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Toro Rosso boss Franz Tost says it is ‘nonsense’ to suggest a cost cap will not work in Formula 1 on the grounds it will be too hard to police.
F1 owner Liberty Media is working on a costs cap as part of its wide-ranging overhaul of the championship for 2021.
One of the arguments raised against the budget cap is that teams will find ways to get around the financial limits, particularly through the growing concern of “servant” teams.
But Tost believes the point is misguided, because the FIA has been able to properly regulate activities like CFD, testing and windtunnel work in the past, meaning it would be able to do the same with a cost cap.
“I have been fighting for years for a budget cap and it is coming now hopefully,” said Tost in an exclusive interview with Autosport. “I think it is doable.
“There were always arguments that you cannot control it, which is nonsense. You can control everything.
“The FIA, and FOM, whoever, just have to start [thinking] from the very beginning onwards about how to control it.
“If I decided, I would send to every team a person to control all the financial statements every week or every month. That’s it.
“Like now, for example, on the technical side you can control everything.
“We are not even allowed to test without passing crash tests and all this kind of stuff.
“So why you shouldn’t you be able to control [budgets]? This is nonsense, you can control everything if you want.”
Tost believes a cost cap is essential because the manufacturer competition has accelerated budgets beyond independent teams.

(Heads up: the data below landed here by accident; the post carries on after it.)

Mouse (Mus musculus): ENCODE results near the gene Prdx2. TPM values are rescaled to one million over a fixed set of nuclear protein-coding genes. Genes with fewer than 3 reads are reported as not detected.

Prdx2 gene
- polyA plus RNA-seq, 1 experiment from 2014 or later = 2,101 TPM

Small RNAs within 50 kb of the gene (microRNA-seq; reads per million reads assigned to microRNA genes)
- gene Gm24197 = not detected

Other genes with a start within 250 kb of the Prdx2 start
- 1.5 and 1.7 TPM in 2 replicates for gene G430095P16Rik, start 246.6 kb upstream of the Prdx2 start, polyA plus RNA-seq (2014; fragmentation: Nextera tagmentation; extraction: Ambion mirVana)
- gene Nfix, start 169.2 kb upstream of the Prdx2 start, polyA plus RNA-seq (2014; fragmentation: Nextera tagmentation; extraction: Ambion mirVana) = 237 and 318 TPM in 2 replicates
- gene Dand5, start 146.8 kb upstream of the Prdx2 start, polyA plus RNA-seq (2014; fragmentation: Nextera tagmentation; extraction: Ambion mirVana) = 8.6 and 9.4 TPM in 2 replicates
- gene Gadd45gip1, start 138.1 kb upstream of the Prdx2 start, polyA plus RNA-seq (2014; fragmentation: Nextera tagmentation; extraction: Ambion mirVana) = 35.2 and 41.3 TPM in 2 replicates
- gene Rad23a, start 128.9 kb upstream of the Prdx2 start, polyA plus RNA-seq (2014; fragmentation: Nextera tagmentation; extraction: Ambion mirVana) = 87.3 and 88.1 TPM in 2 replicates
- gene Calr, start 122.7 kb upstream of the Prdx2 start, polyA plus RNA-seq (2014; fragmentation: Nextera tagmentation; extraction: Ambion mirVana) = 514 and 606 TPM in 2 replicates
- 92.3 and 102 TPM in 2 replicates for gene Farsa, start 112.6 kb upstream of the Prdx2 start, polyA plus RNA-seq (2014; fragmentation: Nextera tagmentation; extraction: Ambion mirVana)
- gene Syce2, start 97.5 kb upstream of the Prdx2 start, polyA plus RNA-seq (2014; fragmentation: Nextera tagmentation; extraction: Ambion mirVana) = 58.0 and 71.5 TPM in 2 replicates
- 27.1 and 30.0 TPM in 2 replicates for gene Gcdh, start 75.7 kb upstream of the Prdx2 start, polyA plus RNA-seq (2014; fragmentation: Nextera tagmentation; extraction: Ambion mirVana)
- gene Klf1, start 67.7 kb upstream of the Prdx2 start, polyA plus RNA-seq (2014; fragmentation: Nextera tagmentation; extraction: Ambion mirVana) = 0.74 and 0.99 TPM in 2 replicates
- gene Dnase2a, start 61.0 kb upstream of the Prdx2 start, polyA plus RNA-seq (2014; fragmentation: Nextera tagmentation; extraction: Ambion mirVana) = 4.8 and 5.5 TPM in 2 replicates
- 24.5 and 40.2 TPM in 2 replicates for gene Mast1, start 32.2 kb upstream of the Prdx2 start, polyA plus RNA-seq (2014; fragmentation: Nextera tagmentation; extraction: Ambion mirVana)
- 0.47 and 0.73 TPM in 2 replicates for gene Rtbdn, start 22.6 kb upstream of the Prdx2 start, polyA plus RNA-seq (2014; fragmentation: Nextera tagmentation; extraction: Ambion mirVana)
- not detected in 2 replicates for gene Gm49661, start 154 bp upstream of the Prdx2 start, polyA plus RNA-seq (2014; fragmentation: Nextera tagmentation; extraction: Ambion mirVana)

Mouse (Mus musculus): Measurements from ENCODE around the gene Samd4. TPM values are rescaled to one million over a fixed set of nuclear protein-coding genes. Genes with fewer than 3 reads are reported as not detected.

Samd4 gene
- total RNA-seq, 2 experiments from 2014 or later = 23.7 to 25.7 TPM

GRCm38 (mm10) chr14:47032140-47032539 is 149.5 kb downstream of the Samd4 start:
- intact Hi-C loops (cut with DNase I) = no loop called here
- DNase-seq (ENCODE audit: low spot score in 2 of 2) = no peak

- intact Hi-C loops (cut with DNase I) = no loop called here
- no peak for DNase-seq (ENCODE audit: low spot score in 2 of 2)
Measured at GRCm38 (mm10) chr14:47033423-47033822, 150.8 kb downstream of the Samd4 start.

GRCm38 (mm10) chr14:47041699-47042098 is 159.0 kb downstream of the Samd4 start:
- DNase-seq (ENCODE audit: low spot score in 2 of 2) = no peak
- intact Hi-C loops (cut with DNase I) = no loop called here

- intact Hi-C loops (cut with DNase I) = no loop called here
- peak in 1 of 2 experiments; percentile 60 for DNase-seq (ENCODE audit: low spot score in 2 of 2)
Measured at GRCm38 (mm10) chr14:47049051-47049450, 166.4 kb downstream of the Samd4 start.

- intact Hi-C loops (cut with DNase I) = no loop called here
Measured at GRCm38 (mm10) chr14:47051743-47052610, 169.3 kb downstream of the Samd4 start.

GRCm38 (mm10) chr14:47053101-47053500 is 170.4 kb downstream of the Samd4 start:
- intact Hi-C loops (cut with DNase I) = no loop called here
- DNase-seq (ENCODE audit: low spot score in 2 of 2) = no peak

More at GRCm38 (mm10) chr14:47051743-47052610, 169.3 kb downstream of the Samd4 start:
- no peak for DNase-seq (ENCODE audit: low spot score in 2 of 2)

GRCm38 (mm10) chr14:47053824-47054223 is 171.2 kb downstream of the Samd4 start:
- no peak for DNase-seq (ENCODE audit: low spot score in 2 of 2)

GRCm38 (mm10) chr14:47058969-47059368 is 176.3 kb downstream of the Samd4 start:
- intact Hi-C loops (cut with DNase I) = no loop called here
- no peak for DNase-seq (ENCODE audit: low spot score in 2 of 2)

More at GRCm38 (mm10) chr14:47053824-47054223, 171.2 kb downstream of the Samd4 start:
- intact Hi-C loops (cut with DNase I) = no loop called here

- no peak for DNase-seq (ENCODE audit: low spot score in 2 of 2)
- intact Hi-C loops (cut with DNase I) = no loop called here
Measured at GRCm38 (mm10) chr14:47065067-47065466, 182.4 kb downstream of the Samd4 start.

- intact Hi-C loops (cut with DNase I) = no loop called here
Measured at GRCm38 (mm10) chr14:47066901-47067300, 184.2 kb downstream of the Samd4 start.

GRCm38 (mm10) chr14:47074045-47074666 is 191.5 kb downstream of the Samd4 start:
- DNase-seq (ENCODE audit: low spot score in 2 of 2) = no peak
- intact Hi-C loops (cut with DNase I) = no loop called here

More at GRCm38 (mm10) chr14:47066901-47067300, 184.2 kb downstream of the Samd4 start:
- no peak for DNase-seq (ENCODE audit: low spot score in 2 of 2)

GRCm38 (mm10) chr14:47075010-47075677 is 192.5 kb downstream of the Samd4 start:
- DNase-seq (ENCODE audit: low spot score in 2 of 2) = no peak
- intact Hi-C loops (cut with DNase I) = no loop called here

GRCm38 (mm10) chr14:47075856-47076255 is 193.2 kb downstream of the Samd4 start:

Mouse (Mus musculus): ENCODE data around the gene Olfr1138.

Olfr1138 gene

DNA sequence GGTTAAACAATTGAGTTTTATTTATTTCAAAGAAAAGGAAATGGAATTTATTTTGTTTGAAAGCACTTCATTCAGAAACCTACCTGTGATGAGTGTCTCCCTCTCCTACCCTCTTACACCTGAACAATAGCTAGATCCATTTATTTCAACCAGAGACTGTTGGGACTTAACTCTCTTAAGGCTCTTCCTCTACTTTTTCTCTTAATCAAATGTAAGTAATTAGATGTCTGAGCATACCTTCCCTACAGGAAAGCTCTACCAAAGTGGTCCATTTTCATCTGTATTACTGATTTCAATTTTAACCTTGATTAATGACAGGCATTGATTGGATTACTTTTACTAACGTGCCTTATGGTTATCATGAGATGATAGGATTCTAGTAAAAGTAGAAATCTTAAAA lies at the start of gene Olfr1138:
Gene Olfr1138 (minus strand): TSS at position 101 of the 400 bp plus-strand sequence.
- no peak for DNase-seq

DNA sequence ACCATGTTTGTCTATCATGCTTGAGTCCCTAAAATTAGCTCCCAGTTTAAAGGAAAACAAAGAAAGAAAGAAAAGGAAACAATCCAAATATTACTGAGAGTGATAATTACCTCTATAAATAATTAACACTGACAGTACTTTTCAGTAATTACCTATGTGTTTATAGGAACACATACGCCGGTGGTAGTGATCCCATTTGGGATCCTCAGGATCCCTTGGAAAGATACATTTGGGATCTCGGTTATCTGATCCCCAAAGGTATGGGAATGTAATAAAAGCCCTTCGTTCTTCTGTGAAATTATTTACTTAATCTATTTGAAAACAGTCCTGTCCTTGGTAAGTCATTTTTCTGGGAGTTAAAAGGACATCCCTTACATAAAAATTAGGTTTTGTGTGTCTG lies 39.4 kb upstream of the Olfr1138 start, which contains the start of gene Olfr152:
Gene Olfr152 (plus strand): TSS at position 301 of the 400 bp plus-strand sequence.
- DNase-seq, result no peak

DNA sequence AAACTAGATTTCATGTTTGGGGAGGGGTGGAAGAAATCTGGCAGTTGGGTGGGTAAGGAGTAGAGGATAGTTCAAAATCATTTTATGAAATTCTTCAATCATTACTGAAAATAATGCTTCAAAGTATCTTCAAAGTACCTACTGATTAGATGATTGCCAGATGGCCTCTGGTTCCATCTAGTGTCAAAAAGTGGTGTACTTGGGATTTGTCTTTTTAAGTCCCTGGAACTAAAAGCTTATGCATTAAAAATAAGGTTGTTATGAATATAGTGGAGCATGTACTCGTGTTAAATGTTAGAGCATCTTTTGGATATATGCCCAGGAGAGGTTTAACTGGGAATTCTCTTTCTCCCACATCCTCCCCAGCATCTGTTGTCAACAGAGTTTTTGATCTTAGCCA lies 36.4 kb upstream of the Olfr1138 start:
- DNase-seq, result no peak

“When the teams were private teams we didn’t need it, because private teams never spend so much money,” he said.
“The reason why the costs in Formula 1 increased so dramatically, it’s because of the manufacturers.
“For a big manufacturer, $500 (£380) million is a lot of money, but not so much.
“Because you must not forget that Formula 1 is I think the best marketing tool you can have.
“But private teams, they simply didn’t have this money, and they couldn’t achieve this big amount.”
Tost fears that F1 could split into a two-tier category if action is not taken.
“There are three top teams, and the rest are in another league.
“Because if you look to the results, the cars behind the three top teams are 20-40 seconds behind, and the commercial rights holder must find the way, so that we have interesting races.
“Fortunately this year and also last year [Sebastian] Vettel is fighting against [Lewis] Hamilton for the championship because otherwise people would not watch Formula 1 any more, because it’s boring.
“We must be aware about this and what we have to achieve is that a minimum of three or four drivers, and five or six teams, are fighting for the championship, and the championship is decided in the last race and not a couple of races before.”